Why We Need a New Black Box

These devices tell us what happened after a tragic flight, but it doesn't help if we can't access it.

Search Continues For Possible Malaysian Airliner Debris Found In Indian Ocean
PoolGetty Images

The aviation industry is known for learning from tragedy, transforming cruel lessons from accidents into improvements that make flying safer. When Malaysian Airlines MH370 vanished in 2014, taking its flight data with it to the bottom of the ocean, airlines recognized that they needed a way to access recordings and flight data from a black box—no matter what.

The two competing ideas—ejecting the black boxes during a crash (complete with tracking sensor) or streaming their contents to the cloud—are now the center of a competition to see who can build the next-generation black box.

How a Black Box Works

TOPSHOT-INDONESIA-ACCIDENT-LION AIR
Investigators find Lion Air Flight 610 black box on November 1, 2018.
PRADITA UTAMAGetty Images

The real name of the black box is “flight recorder.” The device, which is not a box and is often colored orange, captures voices in the cockpit and data from the airplane. This information is critical in determining what happened to an airplane even after its broken into many pieces. The first recorder was used on the de Havilland Comet in 1953, and they’ve been improved upon ever since.

Now, the next generation of black boxes is beginning to take shape.

In 2015 the EASA’s Commission, in charge of European flight safety, issued new black box regulations that put a 2021 deadline for adoption of these upgrades. Aircraft with a maximum takeoff weight of 59,500 pounds must be able to record at least 25 hours of cockpit conversation and somehow transmit the exact location of a downed aircraft. In addition, the regulation also required magnetic tape recorders be retired in favor of solid-state devices, a rule that took effect this January.

The Federal Aviation Administration (FAA) instituted a similar requirement for solid state recordings, but currently only demands 2 hours of cockpit recordings. The NTSB is leading the charge to increase that to 25 hours of Cockpit Voice Recorder (CVR) data, but so far the FAA has not done so.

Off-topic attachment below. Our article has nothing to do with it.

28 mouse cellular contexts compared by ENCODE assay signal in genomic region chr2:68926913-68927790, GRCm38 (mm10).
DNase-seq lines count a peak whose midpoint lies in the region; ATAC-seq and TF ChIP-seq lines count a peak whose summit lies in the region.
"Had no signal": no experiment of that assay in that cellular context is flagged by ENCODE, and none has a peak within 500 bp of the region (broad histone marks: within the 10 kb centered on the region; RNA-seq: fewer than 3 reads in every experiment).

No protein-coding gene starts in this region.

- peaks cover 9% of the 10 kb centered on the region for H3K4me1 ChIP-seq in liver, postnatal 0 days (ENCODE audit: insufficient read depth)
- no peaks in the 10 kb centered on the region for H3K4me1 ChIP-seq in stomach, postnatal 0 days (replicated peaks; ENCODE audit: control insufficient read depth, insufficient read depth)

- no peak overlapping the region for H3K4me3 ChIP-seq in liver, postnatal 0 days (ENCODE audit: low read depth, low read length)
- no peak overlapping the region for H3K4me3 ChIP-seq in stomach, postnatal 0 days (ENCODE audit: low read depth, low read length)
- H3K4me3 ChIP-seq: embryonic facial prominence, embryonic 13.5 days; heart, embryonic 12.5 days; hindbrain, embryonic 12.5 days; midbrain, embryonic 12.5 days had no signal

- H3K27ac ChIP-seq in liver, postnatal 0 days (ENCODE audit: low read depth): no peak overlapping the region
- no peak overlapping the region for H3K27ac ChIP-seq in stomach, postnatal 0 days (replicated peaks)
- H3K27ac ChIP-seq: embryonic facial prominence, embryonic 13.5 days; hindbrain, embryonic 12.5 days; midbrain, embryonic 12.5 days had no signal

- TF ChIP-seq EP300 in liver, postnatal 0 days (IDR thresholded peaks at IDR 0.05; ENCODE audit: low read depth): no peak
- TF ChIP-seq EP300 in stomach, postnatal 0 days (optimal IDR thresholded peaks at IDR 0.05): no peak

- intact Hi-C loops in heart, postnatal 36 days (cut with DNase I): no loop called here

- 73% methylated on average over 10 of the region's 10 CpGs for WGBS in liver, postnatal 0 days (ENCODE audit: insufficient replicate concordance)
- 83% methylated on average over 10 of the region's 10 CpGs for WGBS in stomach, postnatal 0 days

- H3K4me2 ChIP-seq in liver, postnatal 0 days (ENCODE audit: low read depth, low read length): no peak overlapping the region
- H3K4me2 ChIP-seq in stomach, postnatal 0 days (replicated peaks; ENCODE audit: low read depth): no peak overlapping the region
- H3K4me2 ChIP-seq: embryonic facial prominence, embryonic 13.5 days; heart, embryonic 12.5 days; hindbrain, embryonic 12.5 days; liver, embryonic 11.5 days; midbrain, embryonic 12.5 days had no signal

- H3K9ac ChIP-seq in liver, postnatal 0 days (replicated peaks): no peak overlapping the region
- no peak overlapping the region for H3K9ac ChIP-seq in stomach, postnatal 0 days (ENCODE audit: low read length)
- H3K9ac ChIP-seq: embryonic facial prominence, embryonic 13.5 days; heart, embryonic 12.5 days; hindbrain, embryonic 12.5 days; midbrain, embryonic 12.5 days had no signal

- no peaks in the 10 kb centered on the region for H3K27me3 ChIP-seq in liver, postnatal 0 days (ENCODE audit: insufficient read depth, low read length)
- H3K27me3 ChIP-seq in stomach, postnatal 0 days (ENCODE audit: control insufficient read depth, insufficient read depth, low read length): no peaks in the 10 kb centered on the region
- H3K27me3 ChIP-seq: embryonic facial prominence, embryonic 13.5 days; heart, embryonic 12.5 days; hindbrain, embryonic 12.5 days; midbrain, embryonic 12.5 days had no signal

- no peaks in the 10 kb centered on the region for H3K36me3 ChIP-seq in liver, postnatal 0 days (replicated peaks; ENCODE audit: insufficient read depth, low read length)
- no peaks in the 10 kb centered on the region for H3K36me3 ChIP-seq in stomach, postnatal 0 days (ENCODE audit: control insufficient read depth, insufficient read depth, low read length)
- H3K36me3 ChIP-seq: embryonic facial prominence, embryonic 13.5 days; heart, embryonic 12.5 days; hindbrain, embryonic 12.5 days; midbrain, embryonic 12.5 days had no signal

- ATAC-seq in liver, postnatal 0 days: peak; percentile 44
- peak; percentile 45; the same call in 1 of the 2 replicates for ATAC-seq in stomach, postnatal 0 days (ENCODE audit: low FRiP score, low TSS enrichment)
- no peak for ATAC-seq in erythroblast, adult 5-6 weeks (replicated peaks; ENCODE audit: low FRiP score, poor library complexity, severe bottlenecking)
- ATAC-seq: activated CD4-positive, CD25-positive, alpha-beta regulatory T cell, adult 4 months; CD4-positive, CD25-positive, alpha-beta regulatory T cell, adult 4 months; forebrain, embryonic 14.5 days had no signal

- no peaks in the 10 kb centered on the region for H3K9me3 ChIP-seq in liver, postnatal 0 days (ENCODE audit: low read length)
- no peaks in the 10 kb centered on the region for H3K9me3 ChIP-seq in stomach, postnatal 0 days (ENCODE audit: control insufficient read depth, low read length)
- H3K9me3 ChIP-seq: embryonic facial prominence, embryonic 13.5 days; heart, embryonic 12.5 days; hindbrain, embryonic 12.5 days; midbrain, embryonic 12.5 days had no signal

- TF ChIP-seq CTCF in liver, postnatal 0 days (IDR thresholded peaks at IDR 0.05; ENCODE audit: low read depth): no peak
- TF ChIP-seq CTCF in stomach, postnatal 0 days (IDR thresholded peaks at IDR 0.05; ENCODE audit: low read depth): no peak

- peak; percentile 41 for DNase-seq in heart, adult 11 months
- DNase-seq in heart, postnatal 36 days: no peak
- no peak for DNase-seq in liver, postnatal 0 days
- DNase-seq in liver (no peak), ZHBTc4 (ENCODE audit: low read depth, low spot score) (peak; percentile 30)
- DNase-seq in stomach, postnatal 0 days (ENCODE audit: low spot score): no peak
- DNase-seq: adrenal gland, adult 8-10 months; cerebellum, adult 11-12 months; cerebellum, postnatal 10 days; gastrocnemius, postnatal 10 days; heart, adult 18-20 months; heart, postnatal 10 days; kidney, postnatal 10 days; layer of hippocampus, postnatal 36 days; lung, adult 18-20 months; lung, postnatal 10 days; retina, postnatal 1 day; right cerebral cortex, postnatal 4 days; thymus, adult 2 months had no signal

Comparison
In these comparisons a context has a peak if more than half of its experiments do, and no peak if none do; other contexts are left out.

This looming European deadline has aviation industry vendors vying for the best solution, and Honeywell has emerged as the champion of using connectivity to preserve flight data.

From the Clouds to the Cloud

image
Honeywell’s new black box design.
Honeywell

In an age where passengers can stream live television to their seats, it seems like an easy task to create a system that pipes information from the airplane up to a satellite and down to a ground station that holds the data. Even more enticing, the system uses software upgrades to existing hardware.

But in aviation, nothing is ever that simple.

image
A breakdown of how Honeywell’s new black box works.
Honeywell

“It isn't quite as easy as just putting an app on your phone,” Amanda King, Honeywell’s vice president of connectivity hardware, tells VentrePlat. “Obviously we have to think through the implications and get things certified and make sure that we have all the right safety parameters for something that is connected.”

This new black box (which is neither black nor box-shaped) will be able to store more than 25 hours of recordings, exceeding the 2021 regulations. The data would be available in almost real time, and Honeywell says the new product, which has Curtiss-Wright as a development partner, should be ready for use by August 2020.

“Certainly, nobody could be happy about the situations that we faced in aerospace, things like Flight 370, but we are certainly grateful that we're able to offer something to the industry quickly that not only meets the regulations but goes above and beyond,” King says.

Search and Deploy

image
L3

The deployable black box side has not been idle.

Airbus and BEA are testing a system that places the data recordings inside a panel in the aircraft’s outer skin. This panel would detach just before a water landing and activate a radio beacon. This would both preserve the information and tell responders and investigators exactly where the airplane went down.

This month, L3 revealed their entrant: the SRVIVR25 recorder. This is actually a family of recorders, with five different models that can be tailored to various aircraft. Some include 90-day underwater locator beacons, of obvious importance given the torturous experience of MH370. But one variant, designed by DRS Technologies Canada, is designed to float and broadcast its location with a dual-frequency transmitter. That model is made exclusively for the Airbus A350.

But the best solution may be using both kinds of systems. After all, redundancy is the way engineers ensure things work during a true emergency. But cost and weight are a huge concern for airlines, and industry where fuel efficiency is paramount. Also not every solution is needed. For example, an airline with few water routes would not want to invest in a floating black box.

Whoever wins in this battle for the black box, the end goal is clear: That no airplane crash should ever end in a mystery. This next-generation black box will ease the frustration of investigators while alleviating the agony of friends and family over the loss of a loved one.

Advertisement - Continue Reading Below
More From Airlines